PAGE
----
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Cost-Benefit Analysis Shows Efforts To Reduce NCD Deaths Deserve 'Very Serious Consideration'

Huffington Post: Tackling Non-Communicable Diseases to Avoid Premature Deaths
Bjørn Lomborg, president of the Copenhagen Consensus Center

“…For the first time, more people in the developing world are now dying from strokes and heart attacks than infectious diseases. … Because the NCDs generally have received less attention, the solutions are often very effective and very cheap. This is the argument made in a new paper written by Rachel Nugent of the University of Washington. It is part of a series commissioned by my think tank, the Copenhagen Consensus Center, from over 60 teams of top economists. The idea is to be able to compare the costs and benefits of a wide range of proposed targets to help the global community set the best targets for the next 15 years to follow the Millennium Development Goals. … The choice that the global community is faced with when agreeing the set of post-2015 goals is not an easy one, but it is vital that the targets included can do the most good and provide good value for money. Based on this analysis, reducing deaths from non-communicable diseases deserves very serious consideration” (7/24).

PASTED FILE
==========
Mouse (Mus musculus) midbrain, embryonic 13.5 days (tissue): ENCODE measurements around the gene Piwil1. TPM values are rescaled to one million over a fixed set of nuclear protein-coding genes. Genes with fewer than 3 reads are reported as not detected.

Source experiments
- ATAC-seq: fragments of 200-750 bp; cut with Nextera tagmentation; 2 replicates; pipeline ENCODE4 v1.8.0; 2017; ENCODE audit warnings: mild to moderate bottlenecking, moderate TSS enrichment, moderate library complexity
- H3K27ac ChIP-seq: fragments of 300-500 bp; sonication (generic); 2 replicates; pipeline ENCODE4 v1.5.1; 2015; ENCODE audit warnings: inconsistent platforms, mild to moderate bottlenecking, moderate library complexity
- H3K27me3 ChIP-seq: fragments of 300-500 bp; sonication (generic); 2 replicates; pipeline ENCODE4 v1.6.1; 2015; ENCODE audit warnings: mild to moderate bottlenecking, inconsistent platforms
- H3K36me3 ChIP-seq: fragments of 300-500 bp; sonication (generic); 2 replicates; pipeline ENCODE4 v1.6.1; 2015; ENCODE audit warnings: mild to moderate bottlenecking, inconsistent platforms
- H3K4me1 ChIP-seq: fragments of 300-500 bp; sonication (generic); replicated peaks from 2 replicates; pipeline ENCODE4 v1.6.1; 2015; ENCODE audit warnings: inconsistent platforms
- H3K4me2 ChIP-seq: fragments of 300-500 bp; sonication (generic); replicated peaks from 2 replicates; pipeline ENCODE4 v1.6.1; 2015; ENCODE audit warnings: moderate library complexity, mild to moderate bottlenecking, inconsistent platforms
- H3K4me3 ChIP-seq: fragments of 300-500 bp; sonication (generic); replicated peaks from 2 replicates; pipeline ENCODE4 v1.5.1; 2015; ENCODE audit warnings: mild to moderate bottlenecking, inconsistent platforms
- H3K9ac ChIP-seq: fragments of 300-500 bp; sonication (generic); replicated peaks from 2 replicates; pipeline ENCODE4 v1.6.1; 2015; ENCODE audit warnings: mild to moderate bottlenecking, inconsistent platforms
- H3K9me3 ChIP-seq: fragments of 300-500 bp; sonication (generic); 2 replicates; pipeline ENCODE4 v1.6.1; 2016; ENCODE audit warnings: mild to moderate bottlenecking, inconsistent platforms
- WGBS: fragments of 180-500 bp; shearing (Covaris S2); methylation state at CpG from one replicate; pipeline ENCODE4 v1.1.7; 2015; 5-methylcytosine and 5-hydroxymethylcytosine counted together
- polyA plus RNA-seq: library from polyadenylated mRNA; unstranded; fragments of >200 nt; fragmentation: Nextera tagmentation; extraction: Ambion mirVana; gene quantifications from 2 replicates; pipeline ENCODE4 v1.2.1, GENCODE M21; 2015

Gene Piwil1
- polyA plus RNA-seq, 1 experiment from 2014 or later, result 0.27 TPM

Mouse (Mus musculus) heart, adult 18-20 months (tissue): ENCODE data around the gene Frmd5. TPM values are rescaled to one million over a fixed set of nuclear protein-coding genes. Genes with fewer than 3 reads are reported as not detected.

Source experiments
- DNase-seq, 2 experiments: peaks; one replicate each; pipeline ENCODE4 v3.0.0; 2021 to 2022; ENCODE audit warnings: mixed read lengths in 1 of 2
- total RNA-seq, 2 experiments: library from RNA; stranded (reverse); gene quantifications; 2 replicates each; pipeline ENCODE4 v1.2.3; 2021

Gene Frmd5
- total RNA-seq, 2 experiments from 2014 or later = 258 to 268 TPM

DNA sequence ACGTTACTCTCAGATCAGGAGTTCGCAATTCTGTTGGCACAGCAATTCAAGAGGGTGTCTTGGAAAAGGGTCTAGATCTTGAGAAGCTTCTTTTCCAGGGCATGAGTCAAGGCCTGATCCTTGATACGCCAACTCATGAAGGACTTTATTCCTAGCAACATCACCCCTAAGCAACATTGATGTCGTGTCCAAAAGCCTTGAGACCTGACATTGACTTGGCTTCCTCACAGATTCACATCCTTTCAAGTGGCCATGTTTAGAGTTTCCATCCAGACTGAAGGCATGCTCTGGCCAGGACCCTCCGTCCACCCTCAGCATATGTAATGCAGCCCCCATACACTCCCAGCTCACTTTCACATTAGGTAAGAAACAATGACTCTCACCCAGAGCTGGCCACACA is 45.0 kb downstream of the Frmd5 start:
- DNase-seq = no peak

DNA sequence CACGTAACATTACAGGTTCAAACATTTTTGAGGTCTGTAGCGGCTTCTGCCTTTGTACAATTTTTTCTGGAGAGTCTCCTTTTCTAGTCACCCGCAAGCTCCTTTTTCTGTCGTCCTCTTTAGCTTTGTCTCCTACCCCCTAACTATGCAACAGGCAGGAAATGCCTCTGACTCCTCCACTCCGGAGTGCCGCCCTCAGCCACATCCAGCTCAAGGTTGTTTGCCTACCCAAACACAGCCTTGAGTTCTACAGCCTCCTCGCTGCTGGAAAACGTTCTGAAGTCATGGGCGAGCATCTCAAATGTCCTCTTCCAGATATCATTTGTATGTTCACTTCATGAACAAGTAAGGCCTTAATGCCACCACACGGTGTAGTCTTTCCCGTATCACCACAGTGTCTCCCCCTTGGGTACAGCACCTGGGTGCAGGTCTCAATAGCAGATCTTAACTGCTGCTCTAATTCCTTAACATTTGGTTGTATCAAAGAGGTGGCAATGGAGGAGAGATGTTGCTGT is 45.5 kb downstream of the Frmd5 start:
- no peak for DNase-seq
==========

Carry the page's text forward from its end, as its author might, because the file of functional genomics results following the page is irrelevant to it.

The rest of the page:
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Ukraine Government, Other Parties Must Work To Allow U.N. Convoy Carrying Medicines Into Disputed Region

New York Times: An AIDS Crisis in Ukraine
Michel Kazatchkine, U.N. secretary general’s special envoy for HIV/AIDS in Eastern Europe and Central Asia

“…[In Ukraine’s Donbass region, m]ore than 8,000 patients being treated for HIV or drug dependence have had life-saving medicines cut off, or will soon be without them, unless action is taken right now to allow a humanitarian convoy through. … The Ukrainian government … should permit passage of a United Nations convoy with medicines funded by international donors. Those controlling the Donbass could also give the green light for the convoy. … The Minsk Group, which is led by France, Russia, and the United States and tasked with finding a peaceful resolution to the conflict, should urge immediate action to restore the medicine supply in the Donbass…” (7/26).